Rocket Queen: Stereo Sanctity

Wow & Flutter keep you guessing.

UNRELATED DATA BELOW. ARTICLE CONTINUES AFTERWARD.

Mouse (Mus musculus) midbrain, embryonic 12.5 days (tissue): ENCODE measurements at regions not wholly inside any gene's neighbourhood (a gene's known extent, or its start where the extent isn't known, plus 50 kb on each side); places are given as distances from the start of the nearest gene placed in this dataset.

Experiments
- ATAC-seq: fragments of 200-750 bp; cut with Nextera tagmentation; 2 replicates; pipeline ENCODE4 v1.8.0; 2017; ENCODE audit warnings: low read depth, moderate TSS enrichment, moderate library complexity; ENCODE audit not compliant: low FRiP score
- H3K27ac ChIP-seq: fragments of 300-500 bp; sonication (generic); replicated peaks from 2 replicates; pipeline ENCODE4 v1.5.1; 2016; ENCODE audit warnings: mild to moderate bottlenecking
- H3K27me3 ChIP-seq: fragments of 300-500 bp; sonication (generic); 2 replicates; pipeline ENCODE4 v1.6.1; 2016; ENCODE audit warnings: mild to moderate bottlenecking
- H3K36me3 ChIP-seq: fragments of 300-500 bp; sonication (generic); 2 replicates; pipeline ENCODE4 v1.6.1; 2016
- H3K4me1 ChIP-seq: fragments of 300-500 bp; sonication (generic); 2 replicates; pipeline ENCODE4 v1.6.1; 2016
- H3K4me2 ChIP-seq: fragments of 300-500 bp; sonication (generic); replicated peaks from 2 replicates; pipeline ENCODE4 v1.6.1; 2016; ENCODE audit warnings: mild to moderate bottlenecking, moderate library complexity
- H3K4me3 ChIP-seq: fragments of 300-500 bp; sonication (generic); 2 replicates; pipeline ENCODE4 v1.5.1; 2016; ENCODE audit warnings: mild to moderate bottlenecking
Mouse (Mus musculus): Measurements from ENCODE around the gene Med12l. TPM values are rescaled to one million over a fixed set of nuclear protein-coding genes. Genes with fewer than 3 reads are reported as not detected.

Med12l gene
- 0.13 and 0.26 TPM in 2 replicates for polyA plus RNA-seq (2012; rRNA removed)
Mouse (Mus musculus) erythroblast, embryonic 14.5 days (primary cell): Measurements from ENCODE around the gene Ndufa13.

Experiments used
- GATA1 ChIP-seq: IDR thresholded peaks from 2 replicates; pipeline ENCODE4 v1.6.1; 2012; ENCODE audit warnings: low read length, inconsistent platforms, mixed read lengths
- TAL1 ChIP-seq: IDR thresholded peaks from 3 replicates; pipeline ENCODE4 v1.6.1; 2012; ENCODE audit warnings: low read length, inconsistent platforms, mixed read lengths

I'm one of those Luddites who still listens to cassettes quite frequently. Part of this is simply because I have a tape deck in my car, but also because I still have a rather staggering collection of stellar mixtapes that go back as far as 15 years. Obviously, they endure with varying degrees of playback quality. Some are lovingly warped to an inaudible degree, but many hiss and warble in a manner that just adds character to songs I already enjoy. "Glider" by My Bloody Valentine arguably improves with disorienting fluctuations in tempo and sonic density, and there are a handful of early Flaming Lips songs that unexpectedly benefit from the surreal underwater sound that comes from elasticized tape.There's actually a delightful, accurate-sounding term for this: wow and flutter. Artful electronic noise architects Stereolab picked up on it when they named their 1994 EP after the naturally occurring audio phenomenon, as did Portland-based band Wow & Flutter, who formed in 1997. The band released their sixth studio album, Golden Touch (Jealous Butcher), last November.Fans of Wow & Flutter can see them in Seattle next week at Sunset Tavern. When I reach bandleader Cord Amato at his Portland home via phone, he's a gregarious, if groggy, interview subject. He'd been out late the night before, catching a show by his peers in the Ax. "They're good friends, and you gotta support the locals," he says with a beleaguered yawn. Despite the factually misleading bio on the band's MySpace page implying they're 20-something prodigies, Amato's no spring chicken. "Well, we started the band when we were 12 and now we're 24," he says with mock seriousness. "It's probably time to change that bio. Our bass player took the bio of some young Christian rock band and switched out the names. Now when we book shows, the agents keep saying 'Oh, you guys are underage, when you get here you'll have to wait outside the venue 'til you play.' But I'm 39 and our drummer must be 44 now," he laughs.Wow & Flutter originally started as a recording project in Amato's basement studio in Portland. He sent his first recordings to a friend in New York who was interested in putting them out. "He asked me if I had a band, and I said 'Yeah, I have a band,' even though I didn't. So I had to put one together in order to tour and support the record."Over the years, that band's membership has ebbed and flowed, with Amato, drummer Jack Houston, and bassist Ryan Matheson as its core. "We've had a lot of different members; I think at one point we were a seven- or eight-piece with a cello and a Fender Rhodes," Amato says. "But now we're just a trio. It's a lot easier to manage."While the stripped-down lineup may have been easier to handle, the approach the band took with Golden Touch was a deliberate challenge to their previous methods of recording. They had always helmed their recordings solely as home studio–based projects, without any outside production assistance. This time they enlisted the help of engineer/producer John Askew, and holed up at Type Foundry Studios in Portland. "We figured that it was our sixth album and we should try working with someone else," explains Amato. An outside perspective proved beneficial, if occasionally trying, with Askew pushing them far out of their comfort zones to work with new approaches to percussion, arrangements, and tones. "[We] like the way the record came out, and we'll probably want to work with him again—but the recording process was kind of torturous, especially for our drummer."If that torture is what made the record so successfully genre-straddling, then they should keep Askew in the mix. It's an absorbing, wide-ranging record that swings stylistically from arty post-punk to classic American rock anthems and back to spaghetti-Western dirges with an impressive amount of graceful cohesiveness. It's adventurous and smart, and has sleeper hit written all over it—especially for anyone whose record collection happens to include both Six Finger Satellite and Tom Petty. Amato says he doesn't see anything brainy about it. "It's just rock 'n' roll. I get into Ennio Morricone–type music for a while and I'll start pulling stuff like that into the music, but I also listen to a lot of Sonic Youth. I think I just want to keep it different—I don't want to play the same stuff all the time."rocketqueen@seattleweekly.com

 
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